The Institute for Democracy on November 20 organised a closed online workshop on the topic „Bridging the gap between formal processes and informal practices that shape judicial culture in the Western Balkan” as part of the same-titled two-year project. The project focuses on the judicial culture situation in the Western Balkans, with specific emphasis on the role of judges in the development of the law in North Macedonia, Albania, and Serbia.

The workshop was moderated by Denis Preshova, associate researcher at the IDSCS and assistant professor at the Faculty of Law ‘Iustinianus I’ in Skopje. Preshova introduced the project overall and identified the project goals and objectives. He emphasized the importance of projects of this kind especially in the process of Europeanisation of the respective legal systems of the WB countries. Consequently, he defined that the most relevant to the current situation and aspired goal of the project is to underline the shortcomings of the judicial culture especially in the context of the European integration.

The workshop consisted of three sessions: statements from the key speakers, a discussion on the role of judges in the development of law as a specific aspect of judicial culture, and a follow-up discussion.

The key speakers of the workshop were Judge Mirjana Lazarova Trajkova, a judge of the Supreme Court of North Macedonia and a former Judge at the European Court of Human Rights, Judge Dragana Boljevic, a judge in the Belgrade Appellate Court and an Honorary President of the Judges’ Association of Serbia and Judge Ervin Pupe, Judge in the Supreme Court of Albania. They reinforced the argument that the judicial culture in the three focus countries is defined by a lack of proper training and a strong need for greater independence of the judges.

Judge Mirjana Lazarova explicated that Western Balkan’s country judicial culture characterize by strong influence by political parties and that daily politics often lead the actions which are shaking and shaping the justice system. Judge Dragana Boljevic added that the experiences of the fellow judges in the Association of Judges demonstrate great impact by politics, which may be a result of a deficit of safeguards for the judges, and not just safeguards in a legal sense. Finally, the key speakers’ session was concluded with Judge Ervin Pupe, who stated that dealing with integrity requires support to the rule of law and its implementation rather than just its creation.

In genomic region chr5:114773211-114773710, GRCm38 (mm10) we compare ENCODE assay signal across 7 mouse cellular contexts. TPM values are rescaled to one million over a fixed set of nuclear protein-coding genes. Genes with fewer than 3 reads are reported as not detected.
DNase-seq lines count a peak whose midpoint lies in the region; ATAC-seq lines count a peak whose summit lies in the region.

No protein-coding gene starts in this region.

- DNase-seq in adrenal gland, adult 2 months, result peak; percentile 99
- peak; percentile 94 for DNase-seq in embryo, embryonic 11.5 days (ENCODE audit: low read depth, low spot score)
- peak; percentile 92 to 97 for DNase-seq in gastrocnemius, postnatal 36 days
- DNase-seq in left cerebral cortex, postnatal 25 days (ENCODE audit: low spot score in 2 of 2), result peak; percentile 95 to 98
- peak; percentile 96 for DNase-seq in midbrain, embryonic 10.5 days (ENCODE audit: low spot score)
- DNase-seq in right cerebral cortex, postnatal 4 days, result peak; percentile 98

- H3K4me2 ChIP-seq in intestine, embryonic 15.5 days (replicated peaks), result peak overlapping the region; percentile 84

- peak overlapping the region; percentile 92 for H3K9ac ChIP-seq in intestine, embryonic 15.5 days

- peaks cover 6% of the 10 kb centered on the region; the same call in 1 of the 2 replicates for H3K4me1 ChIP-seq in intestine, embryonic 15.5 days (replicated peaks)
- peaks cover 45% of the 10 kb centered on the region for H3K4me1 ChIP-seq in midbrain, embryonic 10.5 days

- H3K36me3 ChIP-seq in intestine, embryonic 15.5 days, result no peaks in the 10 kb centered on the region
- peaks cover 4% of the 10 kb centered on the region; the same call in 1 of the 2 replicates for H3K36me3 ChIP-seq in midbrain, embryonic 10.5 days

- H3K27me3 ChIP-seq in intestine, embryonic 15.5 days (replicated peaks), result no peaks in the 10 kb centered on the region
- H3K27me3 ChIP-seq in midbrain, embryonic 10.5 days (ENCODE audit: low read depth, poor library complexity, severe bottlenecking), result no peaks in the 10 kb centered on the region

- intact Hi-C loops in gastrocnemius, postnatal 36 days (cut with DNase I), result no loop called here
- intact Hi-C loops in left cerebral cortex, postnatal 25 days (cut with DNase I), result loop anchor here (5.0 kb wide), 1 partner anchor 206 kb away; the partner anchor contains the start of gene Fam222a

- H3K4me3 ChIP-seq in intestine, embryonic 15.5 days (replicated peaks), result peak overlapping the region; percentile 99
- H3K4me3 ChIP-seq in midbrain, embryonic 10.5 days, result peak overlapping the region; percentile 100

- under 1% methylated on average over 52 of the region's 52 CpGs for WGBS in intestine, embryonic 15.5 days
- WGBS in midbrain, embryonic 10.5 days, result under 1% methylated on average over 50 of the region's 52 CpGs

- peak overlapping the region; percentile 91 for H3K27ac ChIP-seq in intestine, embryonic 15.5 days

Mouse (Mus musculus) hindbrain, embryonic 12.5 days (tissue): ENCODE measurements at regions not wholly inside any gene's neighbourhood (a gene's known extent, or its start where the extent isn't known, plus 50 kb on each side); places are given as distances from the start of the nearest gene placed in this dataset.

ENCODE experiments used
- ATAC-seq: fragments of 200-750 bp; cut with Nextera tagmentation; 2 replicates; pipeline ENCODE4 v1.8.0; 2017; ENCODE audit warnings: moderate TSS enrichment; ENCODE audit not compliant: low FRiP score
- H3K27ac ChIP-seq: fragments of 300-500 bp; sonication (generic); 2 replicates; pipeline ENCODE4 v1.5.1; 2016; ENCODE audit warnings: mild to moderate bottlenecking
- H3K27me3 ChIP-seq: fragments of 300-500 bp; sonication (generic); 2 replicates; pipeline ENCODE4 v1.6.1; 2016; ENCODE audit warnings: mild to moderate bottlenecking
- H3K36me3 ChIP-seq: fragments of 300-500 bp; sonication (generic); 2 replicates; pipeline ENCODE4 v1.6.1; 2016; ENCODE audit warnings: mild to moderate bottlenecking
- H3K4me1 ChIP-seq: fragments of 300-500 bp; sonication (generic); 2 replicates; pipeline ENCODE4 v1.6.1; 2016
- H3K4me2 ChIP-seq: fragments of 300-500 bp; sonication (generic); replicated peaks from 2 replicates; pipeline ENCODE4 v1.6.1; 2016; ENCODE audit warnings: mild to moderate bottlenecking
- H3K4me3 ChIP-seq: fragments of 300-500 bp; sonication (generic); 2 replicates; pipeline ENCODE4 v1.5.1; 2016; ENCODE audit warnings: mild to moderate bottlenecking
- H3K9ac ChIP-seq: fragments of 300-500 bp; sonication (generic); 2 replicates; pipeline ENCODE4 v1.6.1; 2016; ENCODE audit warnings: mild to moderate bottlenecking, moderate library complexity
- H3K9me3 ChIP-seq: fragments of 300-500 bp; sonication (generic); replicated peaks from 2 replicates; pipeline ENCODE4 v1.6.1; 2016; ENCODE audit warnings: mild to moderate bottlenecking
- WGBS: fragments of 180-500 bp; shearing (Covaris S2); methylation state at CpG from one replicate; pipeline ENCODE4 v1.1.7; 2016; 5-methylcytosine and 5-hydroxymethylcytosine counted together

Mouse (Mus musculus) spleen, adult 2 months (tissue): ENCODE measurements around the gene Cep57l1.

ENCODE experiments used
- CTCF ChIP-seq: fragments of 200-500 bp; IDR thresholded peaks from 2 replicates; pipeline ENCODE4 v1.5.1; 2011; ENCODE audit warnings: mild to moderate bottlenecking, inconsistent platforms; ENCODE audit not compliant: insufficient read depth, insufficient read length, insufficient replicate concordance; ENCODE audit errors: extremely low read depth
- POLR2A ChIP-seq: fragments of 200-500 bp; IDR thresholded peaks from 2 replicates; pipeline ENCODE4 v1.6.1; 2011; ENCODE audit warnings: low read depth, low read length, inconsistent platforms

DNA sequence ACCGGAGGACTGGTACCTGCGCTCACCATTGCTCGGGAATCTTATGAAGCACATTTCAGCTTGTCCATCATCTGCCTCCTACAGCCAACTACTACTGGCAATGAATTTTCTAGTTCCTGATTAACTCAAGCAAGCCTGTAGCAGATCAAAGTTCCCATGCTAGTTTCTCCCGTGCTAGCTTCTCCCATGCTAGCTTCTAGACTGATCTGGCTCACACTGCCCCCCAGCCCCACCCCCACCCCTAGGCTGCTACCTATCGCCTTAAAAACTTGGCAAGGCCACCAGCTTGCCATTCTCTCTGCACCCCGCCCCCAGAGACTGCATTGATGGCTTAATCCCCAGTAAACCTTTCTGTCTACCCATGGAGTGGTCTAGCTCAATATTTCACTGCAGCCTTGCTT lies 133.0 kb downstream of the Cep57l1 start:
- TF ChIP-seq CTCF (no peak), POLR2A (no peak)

The experts’ discussion included Darinka Piqani, Assistant Professor of EU Law at Leiden University, Fjoralba Caka, Lecturer of EU Law at the Faculty of Law, University of Tirana, and Senior Researcher at the Albanian Legal and Territorial Research Institute (A.L.T.R.I).  Tanasije Marinkovikj, Full-time Professor a t. the Faculty of Law Belgrade and Associate at the Centre for judicial research CEPRIS, and Denis Preshova, associate researcher at the IDSCS and assistant professor at the Faculty of Law ‘Iustinianus I’ in Skopje.

Piqani discussed the meaning of Europeanisation and its elements. She recalled that Western Balkan countries as the countries from Eastern Europe have a history of law as a tool of ruling political parties. She also explained that it is extremely difficult to transform the judicial culture in an environment where a lack of knowledge of EU law and a clear obligation of the EU treaty exists. Additionally,  Caka stated that culture is not monolithic and static but instead rather software that could be reconstructed and deconstructed. However, according to her, it is noticeable that judges are fearing criticism and confrontation which results in distrust from the public itself. Mrs. Fjorbalba emphasized the need for specific networks of judges where they can discuss their dilemmas and ideas of Europeanisation. Finally, Marinkovikj discussed the role of the justice system within the governance. He explained that the nature of the justice system remains the weakest branch of governance and it is rarely independent, especially in countries as North Macedonia, Serbia, and Albania. Preshova briefly discussed the main traits of judicial culture in the former socialist countries in which certain features of the previous system still persist, particularly, in the self-perception of judges as well as their approach to developing the law in general.

All of the speakers agreed on the importance of training and a shift in the mentality in the judicial culture. Judges and prosecutors should be trained and go through an education process that will allow them to develop doctrine and follow the legislation simultaneously.

The workshop concluded with a discussion between the speakers and the present guests.

This online workshop took place as part of the project „Bridging the gap between formal processes and informal practices that shape judicial culture in the Western Balkan”, coordinated by the Institute for Democracy “Societas Civilis” – Skopje in cooperation with the Centre for judicial research CEPRIS, Albanian Legal and Territorial Research Initiative (A.L.T.R.I) and the Asser Institute (Centre for International and European Law) from the Netherlands. The project is supported by the Netherlands’ Fund for Regional Partnership – MATRA.